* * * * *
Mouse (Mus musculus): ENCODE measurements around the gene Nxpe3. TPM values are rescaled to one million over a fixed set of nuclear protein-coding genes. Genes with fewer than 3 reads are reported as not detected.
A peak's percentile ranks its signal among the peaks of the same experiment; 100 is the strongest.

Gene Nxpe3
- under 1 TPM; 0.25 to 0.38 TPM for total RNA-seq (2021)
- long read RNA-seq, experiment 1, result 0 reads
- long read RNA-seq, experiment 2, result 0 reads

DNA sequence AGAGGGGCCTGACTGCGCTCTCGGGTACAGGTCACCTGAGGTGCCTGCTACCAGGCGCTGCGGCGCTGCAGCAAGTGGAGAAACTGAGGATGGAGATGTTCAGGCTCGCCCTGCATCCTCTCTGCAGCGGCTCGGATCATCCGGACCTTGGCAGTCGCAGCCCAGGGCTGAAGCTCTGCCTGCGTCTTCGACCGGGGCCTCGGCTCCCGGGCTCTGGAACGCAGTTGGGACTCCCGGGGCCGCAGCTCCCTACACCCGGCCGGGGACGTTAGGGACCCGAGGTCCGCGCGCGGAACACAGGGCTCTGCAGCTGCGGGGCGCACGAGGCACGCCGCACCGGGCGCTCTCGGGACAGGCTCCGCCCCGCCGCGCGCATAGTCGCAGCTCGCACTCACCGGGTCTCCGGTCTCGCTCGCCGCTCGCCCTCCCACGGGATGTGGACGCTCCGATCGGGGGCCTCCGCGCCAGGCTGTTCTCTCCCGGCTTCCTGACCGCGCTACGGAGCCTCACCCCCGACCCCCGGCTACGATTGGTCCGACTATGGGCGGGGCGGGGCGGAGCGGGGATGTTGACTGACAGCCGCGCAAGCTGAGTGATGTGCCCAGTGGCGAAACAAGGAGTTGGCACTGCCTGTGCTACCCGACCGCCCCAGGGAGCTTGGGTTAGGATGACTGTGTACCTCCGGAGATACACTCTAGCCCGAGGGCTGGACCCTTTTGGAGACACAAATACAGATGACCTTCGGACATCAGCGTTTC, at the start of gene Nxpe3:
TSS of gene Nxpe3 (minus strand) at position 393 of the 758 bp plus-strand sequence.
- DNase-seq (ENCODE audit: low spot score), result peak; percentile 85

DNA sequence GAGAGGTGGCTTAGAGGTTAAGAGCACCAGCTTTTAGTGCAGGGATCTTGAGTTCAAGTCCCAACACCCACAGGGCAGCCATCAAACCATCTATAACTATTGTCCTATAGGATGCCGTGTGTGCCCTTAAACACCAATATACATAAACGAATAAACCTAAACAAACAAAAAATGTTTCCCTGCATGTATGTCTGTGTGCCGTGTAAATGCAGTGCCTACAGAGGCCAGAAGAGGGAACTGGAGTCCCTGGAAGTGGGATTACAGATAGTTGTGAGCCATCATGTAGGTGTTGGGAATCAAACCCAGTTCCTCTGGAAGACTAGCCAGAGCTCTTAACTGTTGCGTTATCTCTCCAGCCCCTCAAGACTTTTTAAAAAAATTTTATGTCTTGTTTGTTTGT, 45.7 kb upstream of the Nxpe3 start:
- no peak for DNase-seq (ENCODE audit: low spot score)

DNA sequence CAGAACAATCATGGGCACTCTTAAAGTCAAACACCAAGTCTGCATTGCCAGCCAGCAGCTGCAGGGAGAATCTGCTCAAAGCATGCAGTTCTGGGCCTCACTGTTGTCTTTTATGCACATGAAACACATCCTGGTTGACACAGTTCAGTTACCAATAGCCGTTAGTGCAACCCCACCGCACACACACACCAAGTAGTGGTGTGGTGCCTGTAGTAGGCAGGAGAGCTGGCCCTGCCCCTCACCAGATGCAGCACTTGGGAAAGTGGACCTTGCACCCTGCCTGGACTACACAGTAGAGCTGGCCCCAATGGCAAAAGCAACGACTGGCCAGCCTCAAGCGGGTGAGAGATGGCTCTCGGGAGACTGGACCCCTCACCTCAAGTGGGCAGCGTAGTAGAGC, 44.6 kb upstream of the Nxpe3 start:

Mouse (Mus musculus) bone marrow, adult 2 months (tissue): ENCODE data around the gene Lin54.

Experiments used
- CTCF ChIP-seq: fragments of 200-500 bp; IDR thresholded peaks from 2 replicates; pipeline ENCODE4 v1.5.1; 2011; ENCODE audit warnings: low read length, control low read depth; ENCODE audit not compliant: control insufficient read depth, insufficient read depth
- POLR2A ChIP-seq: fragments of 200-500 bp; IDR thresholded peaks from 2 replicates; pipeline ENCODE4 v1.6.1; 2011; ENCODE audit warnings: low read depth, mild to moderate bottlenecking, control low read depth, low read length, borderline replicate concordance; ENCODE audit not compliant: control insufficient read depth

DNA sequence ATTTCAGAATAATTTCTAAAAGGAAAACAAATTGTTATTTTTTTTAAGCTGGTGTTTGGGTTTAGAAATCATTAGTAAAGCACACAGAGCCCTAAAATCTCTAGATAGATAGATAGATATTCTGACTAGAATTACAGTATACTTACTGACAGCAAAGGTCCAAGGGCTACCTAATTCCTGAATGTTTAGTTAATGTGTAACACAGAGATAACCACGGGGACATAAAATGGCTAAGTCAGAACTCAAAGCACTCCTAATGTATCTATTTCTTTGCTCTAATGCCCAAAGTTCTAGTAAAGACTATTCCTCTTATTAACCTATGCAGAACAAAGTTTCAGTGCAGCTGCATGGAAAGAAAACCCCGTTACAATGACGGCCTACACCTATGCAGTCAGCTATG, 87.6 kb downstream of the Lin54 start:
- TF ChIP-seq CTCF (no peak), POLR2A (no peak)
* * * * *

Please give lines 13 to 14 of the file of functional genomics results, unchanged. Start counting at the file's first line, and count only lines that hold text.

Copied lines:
Mouse (Mus musculus) bone marrow, adult 2 months (tissue): ENCODE data around the gene Lin54.

Experiments used